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Sep 10, 2012, 09.18 AM IST
Facing economic downturn due to steady fall in exports, China reported lower industrial output and higher inflation in August, while retail sales picked up slightly.
China's industrial output and fixed-asset investment continued to weaken in August as industrial value-added output expanded 8.9% year-on-year in August, down from a 9.2% growth in July, the slowest since May 2009, the National Bureau of Statistics (NBS) said.
Urban fixed-asset investment increased 20.2% year-on-year to 21.8 trillion yuan (USD 3.4 trillion) in the first eight months of the year, 0.2 percentage points slower than the growth of the January-July period.
Also China's consumer price index (CPI), a key gauge of inflation, rose two percent year-on-year in August, accelerating from a 1.8% growth in July, the NBS said.
The slight rebound was mainly driven by food price hikes as heavy rains affected vegetable supply and global grain prices went up, state run Xinhua quoted analysts as saying.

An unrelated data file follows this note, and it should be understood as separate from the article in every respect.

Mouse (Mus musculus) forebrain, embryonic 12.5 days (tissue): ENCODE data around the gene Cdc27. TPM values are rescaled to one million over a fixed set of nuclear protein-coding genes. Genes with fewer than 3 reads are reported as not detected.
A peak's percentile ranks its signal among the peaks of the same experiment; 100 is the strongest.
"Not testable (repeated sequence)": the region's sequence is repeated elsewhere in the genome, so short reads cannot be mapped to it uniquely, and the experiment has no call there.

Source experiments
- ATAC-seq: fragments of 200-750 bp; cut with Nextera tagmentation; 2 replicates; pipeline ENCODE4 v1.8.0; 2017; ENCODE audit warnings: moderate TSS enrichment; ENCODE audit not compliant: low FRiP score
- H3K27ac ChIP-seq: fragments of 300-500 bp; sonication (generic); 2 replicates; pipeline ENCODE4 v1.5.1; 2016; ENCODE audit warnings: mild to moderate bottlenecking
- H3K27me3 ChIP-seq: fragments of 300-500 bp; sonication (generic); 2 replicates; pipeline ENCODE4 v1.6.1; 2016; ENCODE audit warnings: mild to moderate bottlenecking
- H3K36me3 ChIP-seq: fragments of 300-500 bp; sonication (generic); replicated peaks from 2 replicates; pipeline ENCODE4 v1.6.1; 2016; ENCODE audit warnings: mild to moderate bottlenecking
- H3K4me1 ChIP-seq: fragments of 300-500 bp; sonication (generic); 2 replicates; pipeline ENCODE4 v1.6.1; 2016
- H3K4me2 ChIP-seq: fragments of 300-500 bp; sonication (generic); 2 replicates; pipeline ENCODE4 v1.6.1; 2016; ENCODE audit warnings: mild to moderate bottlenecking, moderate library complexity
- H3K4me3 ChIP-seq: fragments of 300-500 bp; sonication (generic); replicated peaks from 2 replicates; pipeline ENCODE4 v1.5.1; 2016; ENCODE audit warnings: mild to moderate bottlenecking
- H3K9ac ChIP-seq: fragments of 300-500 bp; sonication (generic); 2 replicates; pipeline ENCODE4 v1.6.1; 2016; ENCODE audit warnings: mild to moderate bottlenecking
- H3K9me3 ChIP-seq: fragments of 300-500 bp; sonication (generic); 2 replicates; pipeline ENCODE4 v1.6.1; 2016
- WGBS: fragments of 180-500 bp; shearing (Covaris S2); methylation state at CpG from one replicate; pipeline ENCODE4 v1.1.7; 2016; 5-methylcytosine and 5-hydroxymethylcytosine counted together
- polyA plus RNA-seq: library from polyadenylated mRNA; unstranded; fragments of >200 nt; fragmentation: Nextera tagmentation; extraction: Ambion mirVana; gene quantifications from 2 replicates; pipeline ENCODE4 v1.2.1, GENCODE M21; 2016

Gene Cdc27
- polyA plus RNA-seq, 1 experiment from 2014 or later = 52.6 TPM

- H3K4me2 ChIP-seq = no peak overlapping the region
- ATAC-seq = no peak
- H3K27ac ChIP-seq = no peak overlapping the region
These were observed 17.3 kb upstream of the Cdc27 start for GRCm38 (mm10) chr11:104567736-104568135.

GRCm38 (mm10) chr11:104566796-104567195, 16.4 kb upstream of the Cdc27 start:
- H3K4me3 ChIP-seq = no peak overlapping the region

Food prices, which account for nearly one-third of the weighting in the calculation of the country's CPI, climbed 3.4% in August from a year earlier, faster than a 2.4% increase in July, the NBS said.
Vegetable prices jumped 23.8% year-on-year in August, while fruit prices surged 9.7%.
Zhang Liqun, researcher with the Development Research Centre of the central cabinet, said authorities should pay attention to preventing inflation pressure from resurfacing while easing the monetary policy to support the softening economy.
"It's easy for the prices to rebound faster than desired if we are not cautious," he said.
China's inflation rate weakened continuously to reach a 30-month low in July, as growth in the world's second largest economy cooled to 7.6% in the second quarter, the slowest since the first quarter of 2009.
However retail sales rose 13.2% year-on-year in August by 0.1 percentage points higher than the growth rate in July bringing some cheer.
"China's economy is still in the trough and this situation is likely to go on longer than expected," Liu Yuanchun, deputy head of the School of Economics at the Renmin University of China.
China looks to domestic sales increase as exports continued to fall in the recent months due to slow recovery in US and sovereign debt crisis in European Union.
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